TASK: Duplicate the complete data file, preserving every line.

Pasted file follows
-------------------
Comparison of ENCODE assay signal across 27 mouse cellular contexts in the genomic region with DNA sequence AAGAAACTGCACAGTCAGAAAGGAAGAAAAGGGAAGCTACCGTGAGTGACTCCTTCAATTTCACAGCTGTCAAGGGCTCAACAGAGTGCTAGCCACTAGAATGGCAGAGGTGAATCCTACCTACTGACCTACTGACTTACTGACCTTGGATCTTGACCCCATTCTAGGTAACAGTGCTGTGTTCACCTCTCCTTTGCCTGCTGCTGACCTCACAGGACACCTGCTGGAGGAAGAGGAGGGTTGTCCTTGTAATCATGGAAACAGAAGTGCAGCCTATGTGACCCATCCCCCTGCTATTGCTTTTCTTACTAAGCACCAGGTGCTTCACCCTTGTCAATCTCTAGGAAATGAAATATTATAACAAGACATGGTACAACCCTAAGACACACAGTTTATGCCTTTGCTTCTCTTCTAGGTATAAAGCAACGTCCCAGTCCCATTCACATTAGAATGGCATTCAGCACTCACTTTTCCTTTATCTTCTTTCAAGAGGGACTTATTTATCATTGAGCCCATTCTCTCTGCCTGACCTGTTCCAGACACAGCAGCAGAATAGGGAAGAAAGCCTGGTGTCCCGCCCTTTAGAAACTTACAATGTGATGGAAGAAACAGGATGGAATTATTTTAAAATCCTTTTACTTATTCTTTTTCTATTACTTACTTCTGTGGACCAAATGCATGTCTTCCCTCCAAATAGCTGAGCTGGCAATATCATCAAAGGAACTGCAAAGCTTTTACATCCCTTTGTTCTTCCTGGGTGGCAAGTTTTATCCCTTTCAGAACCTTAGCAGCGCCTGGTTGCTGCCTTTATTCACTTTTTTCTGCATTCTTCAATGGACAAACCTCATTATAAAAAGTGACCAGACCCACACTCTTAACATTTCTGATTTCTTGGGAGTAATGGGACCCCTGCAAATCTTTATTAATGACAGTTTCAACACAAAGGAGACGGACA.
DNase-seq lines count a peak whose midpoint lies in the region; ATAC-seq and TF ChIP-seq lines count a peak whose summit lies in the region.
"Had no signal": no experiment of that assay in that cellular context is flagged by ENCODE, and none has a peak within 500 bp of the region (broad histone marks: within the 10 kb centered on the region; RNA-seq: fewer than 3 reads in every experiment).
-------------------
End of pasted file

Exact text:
Comparison of ENCODE assay signal across 27 mouse cellular contexts in the genomic region with DNA sequence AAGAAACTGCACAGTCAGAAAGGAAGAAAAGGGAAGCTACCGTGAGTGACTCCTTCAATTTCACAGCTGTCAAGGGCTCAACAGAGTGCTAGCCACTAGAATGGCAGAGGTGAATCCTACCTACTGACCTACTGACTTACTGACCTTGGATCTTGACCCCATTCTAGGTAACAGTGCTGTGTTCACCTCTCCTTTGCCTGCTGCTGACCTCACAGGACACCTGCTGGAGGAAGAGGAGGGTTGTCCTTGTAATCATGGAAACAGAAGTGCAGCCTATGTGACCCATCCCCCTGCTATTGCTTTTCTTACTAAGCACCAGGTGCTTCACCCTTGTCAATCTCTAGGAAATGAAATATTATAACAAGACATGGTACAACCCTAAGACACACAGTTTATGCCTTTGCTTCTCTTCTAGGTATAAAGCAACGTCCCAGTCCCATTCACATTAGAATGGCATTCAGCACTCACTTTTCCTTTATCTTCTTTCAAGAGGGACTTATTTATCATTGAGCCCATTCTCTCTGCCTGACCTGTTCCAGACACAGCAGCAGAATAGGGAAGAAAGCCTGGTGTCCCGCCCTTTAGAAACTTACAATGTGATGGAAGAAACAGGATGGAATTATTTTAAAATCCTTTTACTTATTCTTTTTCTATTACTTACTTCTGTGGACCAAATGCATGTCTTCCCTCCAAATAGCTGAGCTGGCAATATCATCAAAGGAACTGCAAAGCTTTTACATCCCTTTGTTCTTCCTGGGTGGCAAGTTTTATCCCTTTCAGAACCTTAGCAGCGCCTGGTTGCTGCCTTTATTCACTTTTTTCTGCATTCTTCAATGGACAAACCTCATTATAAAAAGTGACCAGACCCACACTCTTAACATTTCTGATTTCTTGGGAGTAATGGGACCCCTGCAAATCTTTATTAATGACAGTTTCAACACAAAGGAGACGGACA.
DNase-seq lines count a peak whose midpoint lies in the region; ATAC-seq and TF ChIP-seq lines count a peak whose summit lies in the region.
"Had no signal": no experiment of that assay in that cellular context is flagged by ENCODE, and none has a peak within 500 bp of the region (broad histone marks: within the 10 kb centered on the region; RNA-seq: fewer than 3 reads in every experiment).